Author of the Declaration of American Independence
of the Statute of Virginia for religious freedom
& Father of the University of Virginia
The original monument was erected in 1833 but visitors chipped off fragments for souvenirs. This stone was removed to protect it. Congress funded a new granite stone which was erected in 1883. The family donated the original stone to the University of Missouri in 1885. Missouri was a part of the Louisiana Territory.
Like many of our founders, Jefferson was deeply in debt during his later years. However, Jefferson had been in debt most of his life because of debt inherited from his father-in-law in his wife’s dowry, but mostly because of his lavish lifestyle. By the end of his life, he owed more than $100,000.00 (several million dollars today) and there was no way his heirs could inherit any of his estate. Everything, including Monticello, was auctioned off and Jefferson’s daughter, Martha, was forced to accept charity to sustain her family.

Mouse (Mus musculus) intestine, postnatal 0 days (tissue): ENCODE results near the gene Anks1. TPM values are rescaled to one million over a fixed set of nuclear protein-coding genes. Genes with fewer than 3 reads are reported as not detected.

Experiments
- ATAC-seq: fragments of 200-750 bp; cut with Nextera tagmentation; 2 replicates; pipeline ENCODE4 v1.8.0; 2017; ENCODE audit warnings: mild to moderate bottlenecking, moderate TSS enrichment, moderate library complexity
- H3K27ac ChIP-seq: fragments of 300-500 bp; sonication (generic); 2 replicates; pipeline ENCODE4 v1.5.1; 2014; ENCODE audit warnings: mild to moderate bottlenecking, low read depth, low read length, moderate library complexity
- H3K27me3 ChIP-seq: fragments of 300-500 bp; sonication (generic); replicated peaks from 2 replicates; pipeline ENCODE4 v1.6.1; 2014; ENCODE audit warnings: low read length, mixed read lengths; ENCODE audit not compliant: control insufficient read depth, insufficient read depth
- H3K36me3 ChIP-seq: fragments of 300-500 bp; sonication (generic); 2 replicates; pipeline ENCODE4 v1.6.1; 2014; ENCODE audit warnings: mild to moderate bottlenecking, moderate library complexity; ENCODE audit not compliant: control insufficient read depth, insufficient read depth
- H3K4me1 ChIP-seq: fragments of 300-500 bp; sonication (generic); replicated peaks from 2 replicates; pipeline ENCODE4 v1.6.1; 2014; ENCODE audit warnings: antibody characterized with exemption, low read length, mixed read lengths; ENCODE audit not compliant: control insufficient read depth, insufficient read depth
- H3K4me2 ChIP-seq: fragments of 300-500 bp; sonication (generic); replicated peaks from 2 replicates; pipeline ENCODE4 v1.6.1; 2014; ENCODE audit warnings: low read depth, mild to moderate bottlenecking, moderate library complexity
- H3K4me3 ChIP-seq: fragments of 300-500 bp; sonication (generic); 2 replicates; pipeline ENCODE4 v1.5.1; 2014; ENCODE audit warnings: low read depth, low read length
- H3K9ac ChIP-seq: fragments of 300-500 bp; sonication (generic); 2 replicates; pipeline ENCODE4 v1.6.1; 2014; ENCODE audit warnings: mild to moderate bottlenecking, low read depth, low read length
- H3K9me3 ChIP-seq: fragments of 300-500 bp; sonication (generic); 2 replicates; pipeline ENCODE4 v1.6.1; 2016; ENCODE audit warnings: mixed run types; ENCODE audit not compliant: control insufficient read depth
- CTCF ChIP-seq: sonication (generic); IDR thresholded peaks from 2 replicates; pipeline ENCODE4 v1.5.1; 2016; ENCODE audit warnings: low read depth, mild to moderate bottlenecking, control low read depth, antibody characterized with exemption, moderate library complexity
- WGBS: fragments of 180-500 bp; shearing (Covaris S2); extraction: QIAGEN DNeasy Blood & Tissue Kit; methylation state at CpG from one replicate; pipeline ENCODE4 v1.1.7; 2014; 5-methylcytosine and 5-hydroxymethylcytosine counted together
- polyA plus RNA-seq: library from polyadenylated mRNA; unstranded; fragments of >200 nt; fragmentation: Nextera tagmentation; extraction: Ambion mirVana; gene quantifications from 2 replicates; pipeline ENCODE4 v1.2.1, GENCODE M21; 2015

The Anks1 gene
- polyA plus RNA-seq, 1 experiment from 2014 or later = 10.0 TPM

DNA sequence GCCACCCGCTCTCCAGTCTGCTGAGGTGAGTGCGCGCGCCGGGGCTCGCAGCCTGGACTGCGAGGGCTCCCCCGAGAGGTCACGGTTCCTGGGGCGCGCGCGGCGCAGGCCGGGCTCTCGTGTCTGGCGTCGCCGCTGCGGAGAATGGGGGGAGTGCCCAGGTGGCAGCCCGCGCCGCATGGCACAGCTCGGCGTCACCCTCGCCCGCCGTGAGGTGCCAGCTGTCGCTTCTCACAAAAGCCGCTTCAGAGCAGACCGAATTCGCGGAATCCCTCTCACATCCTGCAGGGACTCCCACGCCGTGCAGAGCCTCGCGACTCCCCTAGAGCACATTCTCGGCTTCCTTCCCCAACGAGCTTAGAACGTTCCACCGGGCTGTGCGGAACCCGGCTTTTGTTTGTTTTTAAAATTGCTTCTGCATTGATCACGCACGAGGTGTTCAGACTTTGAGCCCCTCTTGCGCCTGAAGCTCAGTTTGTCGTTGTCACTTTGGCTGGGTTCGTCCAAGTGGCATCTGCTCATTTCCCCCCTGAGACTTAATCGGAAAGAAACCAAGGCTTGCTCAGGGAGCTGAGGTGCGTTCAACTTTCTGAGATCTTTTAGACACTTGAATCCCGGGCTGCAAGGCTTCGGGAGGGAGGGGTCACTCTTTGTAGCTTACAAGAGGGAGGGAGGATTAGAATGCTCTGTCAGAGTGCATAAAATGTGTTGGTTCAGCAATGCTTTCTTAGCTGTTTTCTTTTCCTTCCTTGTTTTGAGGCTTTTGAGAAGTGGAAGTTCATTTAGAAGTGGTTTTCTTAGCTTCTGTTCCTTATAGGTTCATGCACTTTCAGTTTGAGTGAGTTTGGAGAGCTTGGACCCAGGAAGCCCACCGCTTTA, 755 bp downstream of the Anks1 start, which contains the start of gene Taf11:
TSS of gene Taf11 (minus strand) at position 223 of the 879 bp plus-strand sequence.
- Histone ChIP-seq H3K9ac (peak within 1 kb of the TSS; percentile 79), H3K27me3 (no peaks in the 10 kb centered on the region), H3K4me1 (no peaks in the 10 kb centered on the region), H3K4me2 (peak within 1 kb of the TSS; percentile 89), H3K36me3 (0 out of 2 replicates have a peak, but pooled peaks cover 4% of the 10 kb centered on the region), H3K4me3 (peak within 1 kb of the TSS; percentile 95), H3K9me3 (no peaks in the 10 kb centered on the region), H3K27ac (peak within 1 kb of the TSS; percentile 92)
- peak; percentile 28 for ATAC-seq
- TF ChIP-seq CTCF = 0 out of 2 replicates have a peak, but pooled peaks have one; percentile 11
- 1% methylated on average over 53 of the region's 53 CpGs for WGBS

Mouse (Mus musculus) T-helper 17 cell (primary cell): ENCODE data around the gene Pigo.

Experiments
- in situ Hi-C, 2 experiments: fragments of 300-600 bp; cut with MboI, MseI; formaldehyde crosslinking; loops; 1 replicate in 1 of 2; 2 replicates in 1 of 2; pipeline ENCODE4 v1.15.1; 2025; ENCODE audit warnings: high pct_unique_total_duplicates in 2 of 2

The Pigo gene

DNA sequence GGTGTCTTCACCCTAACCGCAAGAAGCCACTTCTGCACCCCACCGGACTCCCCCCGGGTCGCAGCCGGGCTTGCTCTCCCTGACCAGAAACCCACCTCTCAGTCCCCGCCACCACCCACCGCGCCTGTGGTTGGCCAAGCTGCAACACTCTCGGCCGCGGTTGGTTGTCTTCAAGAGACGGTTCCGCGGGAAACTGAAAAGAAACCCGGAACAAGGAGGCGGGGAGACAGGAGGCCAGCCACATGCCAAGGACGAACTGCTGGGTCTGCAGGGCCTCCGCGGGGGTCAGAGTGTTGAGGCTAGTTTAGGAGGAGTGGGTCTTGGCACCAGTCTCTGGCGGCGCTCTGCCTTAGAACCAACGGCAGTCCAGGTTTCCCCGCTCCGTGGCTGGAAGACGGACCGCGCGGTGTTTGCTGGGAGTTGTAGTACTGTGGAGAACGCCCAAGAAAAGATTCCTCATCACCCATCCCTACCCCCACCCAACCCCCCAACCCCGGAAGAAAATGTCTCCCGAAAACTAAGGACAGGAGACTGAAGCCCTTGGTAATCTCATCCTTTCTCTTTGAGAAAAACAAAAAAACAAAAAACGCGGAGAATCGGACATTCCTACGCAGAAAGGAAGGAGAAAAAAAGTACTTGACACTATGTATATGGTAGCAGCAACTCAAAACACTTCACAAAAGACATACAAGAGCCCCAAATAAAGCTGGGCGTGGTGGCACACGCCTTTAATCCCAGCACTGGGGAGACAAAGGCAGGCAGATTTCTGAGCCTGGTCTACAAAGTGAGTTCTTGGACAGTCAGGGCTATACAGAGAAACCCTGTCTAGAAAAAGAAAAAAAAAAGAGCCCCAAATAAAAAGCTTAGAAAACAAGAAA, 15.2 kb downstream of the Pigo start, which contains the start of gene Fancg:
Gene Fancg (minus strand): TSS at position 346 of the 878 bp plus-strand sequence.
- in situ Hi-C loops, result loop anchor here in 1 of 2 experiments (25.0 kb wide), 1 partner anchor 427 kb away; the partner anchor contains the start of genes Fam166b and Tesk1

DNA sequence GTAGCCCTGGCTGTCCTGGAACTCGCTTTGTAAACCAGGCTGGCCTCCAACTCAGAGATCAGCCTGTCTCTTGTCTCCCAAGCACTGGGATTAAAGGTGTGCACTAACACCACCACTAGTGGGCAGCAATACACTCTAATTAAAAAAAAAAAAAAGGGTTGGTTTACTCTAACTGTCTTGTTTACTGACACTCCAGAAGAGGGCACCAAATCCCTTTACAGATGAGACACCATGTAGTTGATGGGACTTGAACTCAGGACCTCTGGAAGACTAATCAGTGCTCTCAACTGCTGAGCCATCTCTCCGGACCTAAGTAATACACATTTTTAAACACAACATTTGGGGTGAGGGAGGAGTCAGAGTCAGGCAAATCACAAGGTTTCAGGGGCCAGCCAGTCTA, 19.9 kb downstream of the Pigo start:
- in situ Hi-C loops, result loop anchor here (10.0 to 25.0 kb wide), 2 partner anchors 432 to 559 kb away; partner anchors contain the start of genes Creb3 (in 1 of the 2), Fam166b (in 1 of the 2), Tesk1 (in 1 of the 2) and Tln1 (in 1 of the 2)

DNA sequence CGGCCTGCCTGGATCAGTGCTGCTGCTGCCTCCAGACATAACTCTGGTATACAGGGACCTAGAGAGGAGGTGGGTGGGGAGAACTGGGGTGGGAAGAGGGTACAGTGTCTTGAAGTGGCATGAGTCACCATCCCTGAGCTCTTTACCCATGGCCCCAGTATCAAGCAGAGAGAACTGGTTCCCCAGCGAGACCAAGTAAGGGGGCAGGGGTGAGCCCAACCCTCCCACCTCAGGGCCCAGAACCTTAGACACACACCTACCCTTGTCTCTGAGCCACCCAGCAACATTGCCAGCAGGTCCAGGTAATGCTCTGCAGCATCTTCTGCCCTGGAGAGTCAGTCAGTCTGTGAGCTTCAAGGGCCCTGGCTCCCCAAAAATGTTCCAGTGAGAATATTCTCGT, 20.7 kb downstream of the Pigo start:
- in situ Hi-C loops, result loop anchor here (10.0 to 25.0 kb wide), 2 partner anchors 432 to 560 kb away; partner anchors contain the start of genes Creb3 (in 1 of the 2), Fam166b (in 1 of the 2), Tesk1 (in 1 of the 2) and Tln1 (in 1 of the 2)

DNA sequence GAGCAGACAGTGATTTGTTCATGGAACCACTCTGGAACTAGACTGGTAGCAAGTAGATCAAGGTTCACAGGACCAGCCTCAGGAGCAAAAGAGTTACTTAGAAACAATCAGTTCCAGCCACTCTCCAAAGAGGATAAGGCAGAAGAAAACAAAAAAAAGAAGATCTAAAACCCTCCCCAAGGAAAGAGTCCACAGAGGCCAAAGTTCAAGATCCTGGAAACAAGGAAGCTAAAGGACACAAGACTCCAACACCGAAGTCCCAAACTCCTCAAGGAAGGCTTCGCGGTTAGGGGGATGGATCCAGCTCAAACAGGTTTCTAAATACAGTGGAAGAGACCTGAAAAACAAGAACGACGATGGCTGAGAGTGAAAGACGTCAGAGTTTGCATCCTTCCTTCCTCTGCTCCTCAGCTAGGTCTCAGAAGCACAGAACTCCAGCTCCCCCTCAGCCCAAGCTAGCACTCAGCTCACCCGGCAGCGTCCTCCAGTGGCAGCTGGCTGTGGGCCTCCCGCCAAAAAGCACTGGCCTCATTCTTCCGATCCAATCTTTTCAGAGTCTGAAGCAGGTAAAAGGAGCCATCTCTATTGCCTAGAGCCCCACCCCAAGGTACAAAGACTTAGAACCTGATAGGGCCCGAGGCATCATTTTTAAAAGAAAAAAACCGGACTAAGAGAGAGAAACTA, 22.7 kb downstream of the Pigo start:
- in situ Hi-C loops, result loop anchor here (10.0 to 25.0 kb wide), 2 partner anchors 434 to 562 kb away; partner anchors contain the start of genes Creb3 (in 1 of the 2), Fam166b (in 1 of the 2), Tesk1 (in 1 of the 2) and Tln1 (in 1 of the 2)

Jefferson has been honored in so many ways that I cannot possibly catalog them. I will only say that his memorial in Washington, D.C. is simple and one of the most beautiful. His commanding statue stands before one of his famous statements etched into the wall:
“I have sworn upon the altar of God, eternal hostility against every form of tyranny over the mind of man”
At the start of this bio I expressed how much I admire Thomas Jefferson. I recognize that he had many serious flaws, however, his flaws make him a normal man. I could never admire a man that seemed perfect because I would know it coudn’t be true.
Ideas and decisions are made and influenced by our personal beliefs and the culture we live in. Society is always evolving, and beliefs change. Even religion evolves over time. My family fought on both sides of the Civil War when thousands of white men died to free black slaves. Jim Crow and segregation were eliminated in my time and today black and brown people enjoy the same rights as whites, which fulfills Jefferson’s words in the Declaration of Independence.
I am proud of all my ancestors and all Americans who have preceded me. They made decisions that were often flawed, but they made decisions and then lived with the results.
The Bible declares: “judge not, lest ye be judged.” Maybe we should all remember that passage and try to live by it.